UAS will be able to see more than their human counterparts, Brockman said. “A drone-flying a foot off the pavement taking high-resolution images and comparing it to a base(line)—will pick up the slightest imperfection there is. It will also record changes in topography, additional cracks. I just became better at maintaining my runway. I just became safer by identifying even the smallest particles of FOD (foreign object debris).”
Drones will only inspect the runways when there is sufficient time between flights. Exactly what that means, however, has to be determined.
Intel, one of the IPP team’s members, plans to use its Falcon 8+ for runway inspection—but the runway is two miles long and it’s not clear how many passes will be needed, said Karim Tadros, the firm’s director of business development and product management.
“So you’ll send the drone down and back, Tadros said, that’s a four-mile path for a drone. And depending on what speed you have to travel, so that you ensure adequate resolution, maybe we have to look at our fixed wing drone, the Intel Sirius Pro.”
AIR TRAFFIC MANAGEMENT
AiRXOS, a venture of GE, will be the UAS Service Supplier (USS) for the IPP team. USS providers are part of the overall UAS traffic management (UTM) system being developed by NASA. They will manage local drone operations and keep UAS from interfering with each other and with other users of the airspace.
“There will be different people flying, different operators that will fly, and they will upload their flight plans into our system,” said Ken Stewart, AiRXOS’ general manager. “We’ll authorize those flights, based on the criteria that they provide us, and then we’ll ensure that the UAV (unmanned aerial vehicle) that’s flying will be communicating.”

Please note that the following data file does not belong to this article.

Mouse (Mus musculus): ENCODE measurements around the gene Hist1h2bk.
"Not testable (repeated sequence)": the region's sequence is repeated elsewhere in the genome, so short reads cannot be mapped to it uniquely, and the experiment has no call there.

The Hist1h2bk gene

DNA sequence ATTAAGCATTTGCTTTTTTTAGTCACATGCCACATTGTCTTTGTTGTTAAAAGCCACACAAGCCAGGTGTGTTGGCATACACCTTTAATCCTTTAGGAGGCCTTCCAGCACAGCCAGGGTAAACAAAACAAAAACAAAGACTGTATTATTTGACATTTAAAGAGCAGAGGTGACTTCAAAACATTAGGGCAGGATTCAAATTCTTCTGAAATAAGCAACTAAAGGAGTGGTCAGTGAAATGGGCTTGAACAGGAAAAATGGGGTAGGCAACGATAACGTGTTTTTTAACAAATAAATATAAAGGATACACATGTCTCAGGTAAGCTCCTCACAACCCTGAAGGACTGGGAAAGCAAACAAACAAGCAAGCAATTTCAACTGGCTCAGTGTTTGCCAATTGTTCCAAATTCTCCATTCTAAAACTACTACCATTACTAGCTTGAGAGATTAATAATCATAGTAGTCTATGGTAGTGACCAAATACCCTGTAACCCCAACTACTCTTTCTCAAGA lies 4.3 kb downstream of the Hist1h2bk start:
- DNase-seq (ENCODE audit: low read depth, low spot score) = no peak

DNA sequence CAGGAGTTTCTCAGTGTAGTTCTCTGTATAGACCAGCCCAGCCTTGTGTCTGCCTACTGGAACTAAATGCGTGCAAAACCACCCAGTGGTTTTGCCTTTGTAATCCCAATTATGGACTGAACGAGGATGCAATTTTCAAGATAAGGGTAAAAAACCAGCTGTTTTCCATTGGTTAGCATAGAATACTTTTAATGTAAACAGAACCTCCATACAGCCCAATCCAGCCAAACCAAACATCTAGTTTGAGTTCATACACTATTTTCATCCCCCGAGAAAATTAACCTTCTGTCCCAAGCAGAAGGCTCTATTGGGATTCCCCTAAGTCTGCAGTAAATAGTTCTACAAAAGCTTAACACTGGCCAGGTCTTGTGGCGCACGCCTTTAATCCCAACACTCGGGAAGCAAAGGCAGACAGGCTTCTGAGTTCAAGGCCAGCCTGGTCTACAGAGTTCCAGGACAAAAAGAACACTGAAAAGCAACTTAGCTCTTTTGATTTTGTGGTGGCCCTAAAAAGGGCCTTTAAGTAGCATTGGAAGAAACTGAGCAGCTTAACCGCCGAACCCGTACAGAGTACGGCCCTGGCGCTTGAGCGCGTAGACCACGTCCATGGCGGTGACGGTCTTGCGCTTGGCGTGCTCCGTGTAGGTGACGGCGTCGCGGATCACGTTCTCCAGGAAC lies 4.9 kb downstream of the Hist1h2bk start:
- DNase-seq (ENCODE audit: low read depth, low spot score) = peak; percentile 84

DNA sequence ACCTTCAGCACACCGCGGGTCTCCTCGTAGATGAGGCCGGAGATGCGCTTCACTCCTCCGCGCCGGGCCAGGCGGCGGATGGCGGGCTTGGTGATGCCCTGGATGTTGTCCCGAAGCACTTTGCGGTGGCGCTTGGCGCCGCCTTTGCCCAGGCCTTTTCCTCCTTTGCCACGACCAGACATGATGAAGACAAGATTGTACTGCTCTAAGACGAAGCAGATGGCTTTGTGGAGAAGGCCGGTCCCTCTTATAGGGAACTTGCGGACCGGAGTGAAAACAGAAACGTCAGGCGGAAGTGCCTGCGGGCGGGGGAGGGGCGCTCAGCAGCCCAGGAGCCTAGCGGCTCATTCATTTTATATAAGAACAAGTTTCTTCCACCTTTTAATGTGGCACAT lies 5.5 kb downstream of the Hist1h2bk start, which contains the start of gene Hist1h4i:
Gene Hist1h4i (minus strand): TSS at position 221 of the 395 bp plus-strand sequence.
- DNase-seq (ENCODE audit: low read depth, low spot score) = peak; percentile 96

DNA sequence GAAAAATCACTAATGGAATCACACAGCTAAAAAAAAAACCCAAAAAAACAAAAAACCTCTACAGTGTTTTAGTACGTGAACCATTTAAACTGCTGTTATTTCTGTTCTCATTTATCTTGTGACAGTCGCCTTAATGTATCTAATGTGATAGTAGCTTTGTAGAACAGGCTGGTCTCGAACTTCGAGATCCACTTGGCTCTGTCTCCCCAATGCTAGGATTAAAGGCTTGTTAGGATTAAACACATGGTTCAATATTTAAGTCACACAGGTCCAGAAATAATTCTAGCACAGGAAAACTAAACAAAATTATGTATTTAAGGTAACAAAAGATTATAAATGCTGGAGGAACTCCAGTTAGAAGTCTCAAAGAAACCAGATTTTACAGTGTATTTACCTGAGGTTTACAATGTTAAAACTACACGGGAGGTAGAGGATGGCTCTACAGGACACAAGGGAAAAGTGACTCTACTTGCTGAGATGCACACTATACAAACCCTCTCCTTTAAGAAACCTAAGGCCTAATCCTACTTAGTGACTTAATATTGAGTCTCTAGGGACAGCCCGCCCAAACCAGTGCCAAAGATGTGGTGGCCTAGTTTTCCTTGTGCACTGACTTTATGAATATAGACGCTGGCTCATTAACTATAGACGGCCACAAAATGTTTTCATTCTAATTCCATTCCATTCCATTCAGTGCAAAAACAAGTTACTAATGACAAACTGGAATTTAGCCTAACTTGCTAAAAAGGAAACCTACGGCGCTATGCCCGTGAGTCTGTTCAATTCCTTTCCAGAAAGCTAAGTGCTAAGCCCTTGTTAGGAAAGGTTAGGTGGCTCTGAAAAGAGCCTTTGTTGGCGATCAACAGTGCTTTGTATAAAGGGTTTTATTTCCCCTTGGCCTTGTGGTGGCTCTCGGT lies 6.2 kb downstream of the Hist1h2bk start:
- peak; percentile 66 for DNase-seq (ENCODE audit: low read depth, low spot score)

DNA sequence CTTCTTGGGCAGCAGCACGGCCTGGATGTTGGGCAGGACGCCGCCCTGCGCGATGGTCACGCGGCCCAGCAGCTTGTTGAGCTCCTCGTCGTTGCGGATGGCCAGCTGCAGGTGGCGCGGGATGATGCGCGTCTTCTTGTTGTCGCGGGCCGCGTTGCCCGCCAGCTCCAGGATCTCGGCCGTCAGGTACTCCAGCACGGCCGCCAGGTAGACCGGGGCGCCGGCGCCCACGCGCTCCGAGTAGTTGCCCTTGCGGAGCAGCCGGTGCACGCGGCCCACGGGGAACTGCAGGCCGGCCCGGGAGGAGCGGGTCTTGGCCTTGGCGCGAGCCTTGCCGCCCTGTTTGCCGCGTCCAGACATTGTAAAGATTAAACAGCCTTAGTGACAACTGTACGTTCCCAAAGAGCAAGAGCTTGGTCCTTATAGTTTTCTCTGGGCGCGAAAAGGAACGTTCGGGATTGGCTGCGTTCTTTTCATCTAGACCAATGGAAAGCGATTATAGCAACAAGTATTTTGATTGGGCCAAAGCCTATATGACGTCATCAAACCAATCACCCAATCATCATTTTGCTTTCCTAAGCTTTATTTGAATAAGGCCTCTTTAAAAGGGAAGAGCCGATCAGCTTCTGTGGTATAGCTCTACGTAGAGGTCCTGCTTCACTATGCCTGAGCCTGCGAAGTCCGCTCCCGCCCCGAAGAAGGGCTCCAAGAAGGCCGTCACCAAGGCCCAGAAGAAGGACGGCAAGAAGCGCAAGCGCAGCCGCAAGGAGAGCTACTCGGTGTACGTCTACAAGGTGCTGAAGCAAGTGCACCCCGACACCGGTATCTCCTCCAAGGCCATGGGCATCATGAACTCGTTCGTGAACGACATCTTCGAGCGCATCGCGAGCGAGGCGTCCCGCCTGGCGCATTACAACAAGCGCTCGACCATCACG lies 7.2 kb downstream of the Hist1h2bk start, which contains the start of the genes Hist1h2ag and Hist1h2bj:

AiRXOS will also be the conduit for getting test data to the FAA, Stewart said. “What we’re able to do is capture the data to ensure that they’ve got the authorized airspace, they’re cooperative, they’re conforming to their flight plan and then that data is gathered from that—and then that data is transferred over to the FAA as part of these programs.”
In the meantime, while AiRXOS is keeping track of the airport’s drone traffic, the drones will be helping the airport keep track of its ground traffic.
Federal Express and Memphis International plan to test using UAS to do security monitoring of the FedEx ramp area where a large fleet of vehicles is used to service the planes and move materials.
“If you can picture 170 parking positions (and) within the area between every one of those jet parking positions all of the associated equipment, whether that be fuel pumping equipment, whether that be tugs and dollies… It is a significant amount of square footage of apron that they are responsible for and manage,” Brockman said.
FedEx wants to fly drones over those areas to monitor security, Brockman said, “which means they will be flying not only daytime, but also at night, and will be flying over people and will be flying in interaction with other drones that have all been programmed to do that in a way where they interact with each other and don’t conflict.”
FedEx said in a written comment it was pleased Memphis had been selected as one of the IPP teams. “We are supportive of testing and research in the FAA Unmanned Aircraft System pilot program.”